Goal Setting Leads to Success

The start of the new school year brings time management and achievement challenges for busy adults. Effective goal setting can make the difference between successful progress and being overwhelmed by all the responsibility. The National Bureau of Economic Research (NBER) report Using Goals to Motivate College Students: Theory and Evidence from Field Experiments says that goal setting can act as an effective “internal commitment device for students.” A self-set goal allows students to control how and when they complete it.

The report distinguished between performance goals and task-based goals. The report authors believe that students can benefit more from setting a task-based goal, such as how many lectures to attend or practice exams to take, than from an outcome-based or performance goal, such as achieving a particular grade in a course. Students have the control over their achievement of a task-based goal. Students don’t have ultimate control of outcome-based goal achievement since that can depend, at least in part, on a professor’s evaluation.

The NBER report also states that setting task-based goals can help students improve their performance. “(T)ask-based goal setting is an intervention that can improve college outcomes: asking students to set goals for the number of practice exams to complete increased the number of practice exams that students completed and increased course performance.” They concluded that this was because achieving the goal of completing tasks, encouraged the student to set more task-oriented goals which had the final result of improved course performance.

Edwin Locke and Gary Latham have written the definitive studies on goal-setting, and in their work they explain how goal setting works.
1. Goals direct attention toward goal-relevant activities and away from goal-irrelevant activities.
2. Goals have an energizing function
3. Goals affect persistence
4. Goals affect action by leading to using task-relevant strategies.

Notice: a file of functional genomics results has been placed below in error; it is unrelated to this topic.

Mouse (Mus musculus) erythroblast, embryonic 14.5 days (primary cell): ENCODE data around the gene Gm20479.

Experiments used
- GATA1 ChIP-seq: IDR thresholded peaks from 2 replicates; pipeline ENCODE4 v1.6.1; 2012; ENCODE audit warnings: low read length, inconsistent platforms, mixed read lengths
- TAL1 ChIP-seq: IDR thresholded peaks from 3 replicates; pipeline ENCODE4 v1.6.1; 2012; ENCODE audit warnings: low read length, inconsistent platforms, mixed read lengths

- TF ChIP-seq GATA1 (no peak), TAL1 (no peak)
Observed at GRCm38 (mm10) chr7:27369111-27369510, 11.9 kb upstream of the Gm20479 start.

These principles are interrelated and help explain the NBER results. For nontraditional students who have multiple obligations vying for their time and energy, these principles show why goals can help focus their energy. With limited time for academic study, a clear goal will direct work and activity toward completion of a specific task and help tune-out distractions. Completion of a task eliminates the stress and worry related to it, leaving energy available to move on toward the next step or goal. It is easier to persist toward a defined goal when progress through steps is visible. Part of setting a goal is to define and use the strategies that are relevant to reaching the goal.

When students practice goal setting they earn benefits beyond success in their class. They earn benefits that will help them be successful in their careers. The Harvard Initiative for Learning and Teaching paper Setting Goals: Who, Why, How? states that, “Students who invest in their goals also demonstrate greater persistence, creativity, and risk ¬taking in their achievement of those goals.” These are traits that can benefit individuals as they work in their career. When someone commits to the behaviors necessary to achieve a goal, they are learning to self-regulate their behaviors and will be able to work towards success in many situations.